While the creation of many start-ups depends on funding and subsequently requires some relinquishing of control from the founders, Khan was fortunate enough to self-fund the company without angel or seed investors. And going forward, finding financially heavyweight ‘believers’ willing to put their faith and money into the project was not difficult. “Funding has never really been an issue and being here in the UK has not hindered this aspect of our growth,” says Khan. “At our last round the company was valued at close to $500m.”

The large majority (more than 66%) of the company is owned by the board and employees, giving it a strong founder-focused direction. It also allows CQC to remain purist in its aims and ethics, which include never making unsubstantiated claims and remaining transparent about its work. Khan credits support from an active group of friends and family, which includes many individuals who are entrepreneurs and business people in their own right. British businessman and philanthropist Jim Mellon, for example, was an early investor. “This happened at significant premiums to the usual angel or seed venture capital stage,” says Khan. What has inspired further confidence in the start-up’s prospects is that a number of clients and partners have also subsequently become shareholders.

Khan says CQC’s funding model was inspired by fellow deep-tech UK start-up DeepMind, which appealed to high-net-worth investors on the basis of “the beauty and the power of the ideas” rather than any short-term profit. DeepMind’s founder and CEO, Demis Hassibis, is also a Cambridge alumnus and CQC appointed former DeepMind research scientist Professor Stephen Clark as its head of artificial intelligence in April this year.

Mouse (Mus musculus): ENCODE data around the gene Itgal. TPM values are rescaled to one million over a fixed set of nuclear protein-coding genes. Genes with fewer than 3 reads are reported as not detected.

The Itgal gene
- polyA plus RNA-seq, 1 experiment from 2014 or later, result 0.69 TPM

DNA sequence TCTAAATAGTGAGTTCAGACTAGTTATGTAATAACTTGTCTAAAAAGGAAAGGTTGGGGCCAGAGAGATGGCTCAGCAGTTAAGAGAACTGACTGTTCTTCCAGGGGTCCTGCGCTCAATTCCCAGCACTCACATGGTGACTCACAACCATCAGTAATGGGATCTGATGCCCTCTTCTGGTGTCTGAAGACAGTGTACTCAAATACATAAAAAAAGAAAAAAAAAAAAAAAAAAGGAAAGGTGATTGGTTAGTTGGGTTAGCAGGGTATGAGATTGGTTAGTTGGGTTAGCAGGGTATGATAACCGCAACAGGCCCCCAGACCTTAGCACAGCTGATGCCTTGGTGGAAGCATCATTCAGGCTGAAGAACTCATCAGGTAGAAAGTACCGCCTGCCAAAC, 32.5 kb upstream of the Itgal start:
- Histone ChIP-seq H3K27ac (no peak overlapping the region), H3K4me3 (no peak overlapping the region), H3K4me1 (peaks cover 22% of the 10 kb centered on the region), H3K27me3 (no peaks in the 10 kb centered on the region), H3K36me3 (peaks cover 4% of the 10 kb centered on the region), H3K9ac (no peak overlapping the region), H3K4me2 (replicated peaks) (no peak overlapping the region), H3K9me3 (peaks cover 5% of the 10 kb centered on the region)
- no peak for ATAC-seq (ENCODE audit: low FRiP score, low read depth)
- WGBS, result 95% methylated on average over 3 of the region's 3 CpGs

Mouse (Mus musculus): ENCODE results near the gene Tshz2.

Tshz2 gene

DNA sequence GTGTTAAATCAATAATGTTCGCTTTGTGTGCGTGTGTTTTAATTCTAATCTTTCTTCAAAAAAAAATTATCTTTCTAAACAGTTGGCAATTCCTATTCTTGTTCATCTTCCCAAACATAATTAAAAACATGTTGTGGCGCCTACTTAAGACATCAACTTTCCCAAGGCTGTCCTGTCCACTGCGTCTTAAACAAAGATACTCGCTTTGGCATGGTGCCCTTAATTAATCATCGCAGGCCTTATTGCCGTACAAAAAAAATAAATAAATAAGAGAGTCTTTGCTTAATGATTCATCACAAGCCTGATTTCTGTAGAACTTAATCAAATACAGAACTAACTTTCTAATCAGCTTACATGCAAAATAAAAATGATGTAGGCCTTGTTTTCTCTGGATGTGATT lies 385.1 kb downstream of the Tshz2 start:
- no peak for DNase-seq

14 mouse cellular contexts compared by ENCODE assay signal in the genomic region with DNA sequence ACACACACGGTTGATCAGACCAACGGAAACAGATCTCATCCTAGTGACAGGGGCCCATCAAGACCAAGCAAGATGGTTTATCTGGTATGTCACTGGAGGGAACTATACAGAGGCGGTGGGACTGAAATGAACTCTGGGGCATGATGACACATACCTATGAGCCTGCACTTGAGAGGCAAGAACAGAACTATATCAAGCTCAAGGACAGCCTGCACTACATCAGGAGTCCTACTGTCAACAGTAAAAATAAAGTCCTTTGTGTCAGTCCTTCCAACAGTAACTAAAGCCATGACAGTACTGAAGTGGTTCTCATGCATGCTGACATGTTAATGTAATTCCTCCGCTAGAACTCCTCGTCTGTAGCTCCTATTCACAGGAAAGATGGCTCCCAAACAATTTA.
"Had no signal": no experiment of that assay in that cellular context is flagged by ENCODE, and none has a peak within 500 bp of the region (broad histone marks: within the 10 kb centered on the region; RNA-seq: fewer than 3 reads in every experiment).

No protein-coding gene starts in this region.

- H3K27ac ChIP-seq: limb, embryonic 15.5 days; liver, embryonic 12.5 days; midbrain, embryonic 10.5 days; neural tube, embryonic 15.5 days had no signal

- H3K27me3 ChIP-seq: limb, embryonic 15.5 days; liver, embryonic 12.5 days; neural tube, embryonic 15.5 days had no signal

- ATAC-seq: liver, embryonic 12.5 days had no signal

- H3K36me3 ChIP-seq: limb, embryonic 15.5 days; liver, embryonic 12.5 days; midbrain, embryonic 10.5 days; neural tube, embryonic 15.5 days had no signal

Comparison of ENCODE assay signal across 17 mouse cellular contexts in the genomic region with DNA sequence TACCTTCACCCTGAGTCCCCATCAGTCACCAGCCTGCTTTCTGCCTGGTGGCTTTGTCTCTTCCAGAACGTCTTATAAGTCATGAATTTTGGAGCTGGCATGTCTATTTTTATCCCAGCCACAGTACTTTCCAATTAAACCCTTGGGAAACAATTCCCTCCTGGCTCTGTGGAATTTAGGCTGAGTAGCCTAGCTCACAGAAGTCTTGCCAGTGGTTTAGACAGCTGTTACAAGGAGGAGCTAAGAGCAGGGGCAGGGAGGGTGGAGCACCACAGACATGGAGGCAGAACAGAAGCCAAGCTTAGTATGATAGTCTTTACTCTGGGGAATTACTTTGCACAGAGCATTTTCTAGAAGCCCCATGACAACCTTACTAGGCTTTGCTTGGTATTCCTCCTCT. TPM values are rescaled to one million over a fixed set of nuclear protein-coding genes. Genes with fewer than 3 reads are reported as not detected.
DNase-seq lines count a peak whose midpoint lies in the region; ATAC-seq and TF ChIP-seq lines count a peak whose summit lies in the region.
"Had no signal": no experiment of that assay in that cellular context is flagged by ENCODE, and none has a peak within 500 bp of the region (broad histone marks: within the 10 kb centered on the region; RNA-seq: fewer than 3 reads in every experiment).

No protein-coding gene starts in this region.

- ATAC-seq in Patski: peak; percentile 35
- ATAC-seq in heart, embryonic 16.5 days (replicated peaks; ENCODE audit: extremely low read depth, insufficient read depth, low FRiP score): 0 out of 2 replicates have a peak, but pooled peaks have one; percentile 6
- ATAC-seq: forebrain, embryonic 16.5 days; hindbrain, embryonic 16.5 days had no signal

Why the UK is a world leader in quantum

Despite its Cambridge roots, CQC has expanded to London and beyond, setting up operations in San Francisco, Washington, DC, and Tokyo. “Our locations are driven primarily according to where quantum computing has been adopted early and also by the location of some of our early clients and shareholders,” says Khan. JSR, the Japanese conglomerate, for example, was one of the first corporate investors in CQC.

Funding has never really been an issue and being here in the UK has not hindered this aspect of our growth. At our last round the company was valued at close to $500m.